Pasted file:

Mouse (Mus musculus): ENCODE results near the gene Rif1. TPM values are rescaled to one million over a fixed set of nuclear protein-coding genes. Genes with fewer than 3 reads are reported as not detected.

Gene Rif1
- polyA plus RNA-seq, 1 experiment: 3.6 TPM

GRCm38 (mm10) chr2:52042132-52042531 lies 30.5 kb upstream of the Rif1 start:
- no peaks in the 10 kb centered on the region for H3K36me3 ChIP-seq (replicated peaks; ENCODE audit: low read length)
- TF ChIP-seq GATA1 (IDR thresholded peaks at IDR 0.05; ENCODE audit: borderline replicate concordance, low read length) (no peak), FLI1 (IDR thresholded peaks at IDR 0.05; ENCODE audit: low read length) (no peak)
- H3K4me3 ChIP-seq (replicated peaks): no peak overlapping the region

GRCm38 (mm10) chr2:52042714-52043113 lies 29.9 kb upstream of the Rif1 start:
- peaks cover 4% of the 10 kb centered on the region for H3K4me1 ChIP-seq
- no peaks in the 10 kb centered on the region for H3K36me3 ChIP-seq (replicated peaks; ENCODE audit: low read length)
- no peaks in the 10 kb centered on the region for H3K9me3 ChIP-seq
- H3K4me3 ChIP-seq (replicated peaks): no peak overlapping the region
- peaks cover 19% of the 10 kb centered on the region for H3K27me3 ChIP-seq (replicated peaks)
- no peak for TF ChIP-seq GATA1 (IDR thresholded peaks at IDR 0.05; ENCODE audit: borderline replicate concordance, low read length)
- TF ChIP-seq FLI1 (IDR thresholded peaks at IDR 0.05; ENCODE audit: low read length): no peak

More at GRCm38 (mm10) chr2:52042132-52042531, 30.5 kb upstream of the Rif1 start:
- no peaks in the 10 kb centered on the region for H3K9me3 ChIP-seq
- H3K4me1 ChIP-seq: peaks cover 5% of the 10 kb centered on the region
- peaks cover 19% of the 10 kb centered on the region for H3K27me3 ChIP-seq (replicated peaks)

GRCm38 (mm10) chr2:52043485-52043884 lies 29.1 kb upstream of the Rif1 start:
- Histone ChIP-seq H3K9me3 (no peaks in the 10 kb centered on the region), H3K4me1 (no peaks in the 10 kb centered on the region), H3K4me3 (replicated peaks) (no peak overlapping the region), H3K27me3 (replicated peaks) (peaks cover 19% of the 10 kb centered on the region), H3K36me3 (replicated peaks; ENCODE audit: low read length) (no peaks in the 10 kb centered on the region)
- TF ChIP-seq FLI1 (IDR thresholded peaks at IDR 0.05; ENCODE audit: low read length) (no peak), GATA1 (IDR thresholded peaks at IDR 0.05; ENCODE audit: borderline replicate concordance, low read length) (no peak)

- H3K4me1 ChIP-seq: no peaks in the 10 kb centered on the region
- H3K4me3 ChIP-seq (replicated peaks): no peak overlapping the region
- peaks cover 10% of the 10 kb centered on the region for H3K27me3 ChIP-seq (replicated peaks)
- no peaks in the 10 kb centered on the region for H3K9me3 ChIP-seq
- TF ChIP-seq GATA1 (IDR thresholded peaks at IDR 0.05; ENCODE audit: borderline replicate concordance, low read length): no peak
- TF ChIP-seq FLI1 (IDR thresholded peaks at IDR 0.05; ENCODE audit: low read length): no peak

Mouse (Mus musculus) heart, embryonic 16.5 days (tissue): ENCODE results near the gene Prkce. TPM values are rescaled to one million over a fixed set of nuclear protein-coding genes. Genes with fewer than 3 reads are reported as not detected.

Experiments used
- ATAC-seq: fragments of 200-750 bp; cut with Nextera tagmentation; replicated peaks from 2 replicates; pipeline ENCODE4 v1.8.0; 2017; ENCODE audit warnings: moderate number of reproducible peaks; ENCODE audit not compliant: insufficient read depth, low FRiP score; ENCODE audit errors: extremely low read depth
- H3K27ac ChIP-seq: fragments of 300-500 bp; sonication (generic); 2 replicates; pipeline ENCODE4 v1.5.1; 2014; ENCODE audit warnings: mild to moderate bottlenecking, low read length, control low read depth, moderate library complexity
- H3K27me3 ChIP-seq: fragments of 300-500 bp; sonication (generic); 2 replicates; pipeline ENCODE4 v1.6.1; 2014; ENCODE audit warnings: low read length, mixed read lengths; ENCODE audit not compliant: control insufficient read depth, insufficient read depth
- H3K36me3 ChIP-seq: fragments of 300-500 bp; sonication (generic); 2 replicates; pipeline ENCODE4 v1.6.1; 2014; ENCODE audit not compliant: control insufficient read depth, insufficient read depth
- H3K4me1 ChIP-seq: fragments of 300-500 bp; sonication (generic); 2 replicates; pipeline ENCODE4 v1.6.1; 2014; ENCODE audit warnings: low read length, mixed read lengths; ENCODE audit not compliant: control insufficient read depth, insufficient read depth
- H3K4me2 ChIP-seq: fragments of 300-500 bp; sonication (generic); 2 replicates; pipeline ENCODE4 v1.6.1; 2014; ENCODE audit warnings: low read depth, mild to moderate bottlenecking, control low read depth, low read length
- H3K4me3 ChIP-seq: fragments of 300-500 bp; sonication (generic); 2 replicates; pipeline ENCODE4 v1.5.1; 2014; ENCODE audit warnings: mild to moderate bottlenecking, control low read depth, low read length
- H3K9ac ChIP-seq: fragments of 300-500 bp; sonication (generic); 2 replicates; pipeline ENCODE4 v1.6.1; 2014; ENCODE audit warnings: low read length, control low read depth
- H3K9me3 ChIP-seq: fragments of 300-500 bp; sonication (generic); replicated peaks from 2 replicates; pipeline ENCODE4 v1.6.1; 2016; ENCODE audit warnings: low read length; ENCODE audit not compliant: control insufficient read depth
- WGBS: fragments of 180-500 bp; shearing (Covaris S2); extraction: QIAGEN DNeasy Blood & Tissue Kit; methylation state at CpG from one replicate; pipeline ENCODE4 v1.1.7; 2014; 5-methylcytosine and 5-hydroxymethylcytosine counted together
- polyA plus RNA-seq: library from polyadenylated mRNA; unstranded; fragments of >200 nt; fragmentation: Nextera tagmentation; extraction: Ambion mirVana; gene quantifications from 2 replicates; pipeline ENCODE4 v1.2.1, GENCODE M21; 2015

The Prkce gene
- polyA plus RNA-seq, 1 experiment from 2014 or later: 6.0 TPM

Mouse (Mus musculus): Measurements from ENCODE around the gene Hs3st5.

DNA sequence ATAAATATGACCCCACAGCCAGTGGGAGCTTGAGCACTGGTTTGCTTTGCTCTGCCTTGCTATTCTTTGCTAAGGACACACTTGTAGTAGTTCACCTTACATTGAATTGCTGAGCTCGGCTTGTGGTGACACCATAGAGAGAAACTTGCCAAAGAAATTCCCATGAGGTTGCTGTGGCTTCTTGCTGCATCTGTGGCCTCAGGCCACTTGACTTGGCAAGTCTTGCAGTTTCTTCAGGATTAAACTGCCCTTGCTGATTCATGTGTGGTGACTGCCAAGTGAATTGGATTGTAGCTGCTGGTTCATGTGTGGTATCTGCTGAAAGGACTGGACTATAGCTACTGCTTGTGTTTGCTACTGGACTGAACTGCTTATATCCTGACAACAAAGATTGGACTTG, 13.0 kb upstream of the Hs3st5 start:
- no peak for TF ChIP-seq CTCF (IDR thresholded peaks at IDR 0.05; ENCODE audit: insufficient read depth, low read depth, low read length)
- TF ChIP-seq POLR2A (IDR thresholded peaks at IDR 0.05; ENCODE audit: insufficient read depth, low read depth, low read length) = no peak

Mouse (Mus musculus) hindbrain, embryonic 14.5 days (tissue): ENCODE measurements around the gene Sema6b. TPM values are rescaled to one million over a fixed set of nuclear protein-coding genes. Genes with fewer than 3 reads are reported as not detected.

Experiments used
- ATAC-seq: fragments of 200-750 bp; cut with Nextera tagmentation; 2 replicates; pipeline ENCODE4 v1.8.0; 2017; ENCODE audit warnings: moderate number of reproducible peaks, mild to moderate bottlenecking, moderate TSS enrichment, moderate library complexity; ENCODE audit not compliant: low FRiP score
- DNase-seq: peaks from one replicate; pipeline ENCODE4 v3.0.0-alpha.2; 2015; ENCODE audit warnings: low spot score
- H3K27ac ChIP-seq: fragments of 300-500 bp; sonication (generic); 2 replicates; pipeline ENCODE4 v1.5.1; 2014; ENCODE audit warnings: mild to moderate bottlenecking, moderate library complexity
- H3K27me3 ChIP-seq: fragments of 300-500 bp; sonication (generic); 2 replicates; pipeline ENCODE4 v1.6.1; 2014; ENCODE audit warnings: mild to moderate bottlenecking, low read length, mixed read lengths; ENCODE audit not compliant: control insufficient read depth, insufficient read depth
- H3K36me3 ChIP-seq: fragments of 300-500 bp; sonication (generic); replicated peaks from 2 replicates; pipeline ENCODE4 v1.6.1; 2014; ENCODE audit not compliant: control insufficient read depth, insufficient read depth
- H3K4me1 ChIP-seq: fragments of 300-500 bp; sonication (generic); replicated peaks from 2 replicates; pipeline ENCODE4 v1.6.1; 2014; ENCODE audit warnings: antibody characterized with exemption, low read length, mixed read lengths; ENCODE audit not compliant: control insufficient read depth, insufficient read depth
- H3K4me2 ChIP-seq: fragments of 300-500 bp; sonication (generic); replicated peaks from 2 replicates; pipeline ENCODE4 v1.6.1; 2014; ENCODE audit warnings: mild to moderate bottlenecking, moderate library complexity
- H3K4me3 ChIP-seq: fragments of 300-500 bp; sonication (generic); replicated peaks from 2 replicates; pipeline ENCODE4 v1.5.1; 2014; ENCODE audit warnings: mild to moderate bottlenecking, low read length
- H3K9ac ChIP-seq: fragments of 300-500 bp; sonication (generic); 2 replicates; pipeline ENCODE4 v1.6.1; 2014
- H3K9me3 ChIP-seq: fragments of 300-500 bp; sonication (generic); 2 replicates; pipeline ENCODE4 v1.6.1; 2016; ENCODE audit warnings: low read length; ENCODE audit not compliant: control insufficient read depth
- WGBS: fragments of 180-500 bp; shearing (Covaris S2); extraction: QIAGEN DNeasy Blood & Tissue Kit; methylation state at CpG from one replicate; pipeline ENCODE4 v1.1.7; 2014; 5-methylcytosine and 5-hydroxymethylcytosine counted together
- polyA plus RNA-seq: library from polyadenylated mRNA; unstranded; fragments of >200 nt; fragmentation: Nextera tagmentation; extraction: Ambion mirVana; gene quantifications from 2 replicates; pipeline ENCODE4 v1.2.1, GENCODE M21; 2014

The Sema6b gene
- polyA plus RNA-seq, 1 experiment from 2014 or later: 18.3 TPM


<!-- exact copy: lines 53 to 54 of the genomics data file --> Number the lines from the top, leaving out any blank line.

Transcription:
- H3K27me3 ChIP-seq: fragments of 300-500 bp; sonication (generic); 2 replicates; pipeline ENCODE4 v1.6.1; 2014; ENCODE audit warnings: mild to moderate bottlenecking, low read length, mixed read lengths; ENCODE audit not compliant: control insufficient read depth, insufficient read depth
- H3K36me3 ChIP-seq: fragments of 300-500 bp; sonication (generic); replicated peaks from 2 replicates; pipeline ENCODE4 v1.6.1; 2014; ENCODE audit not compliant: control insufficient read depth, insufficient read depth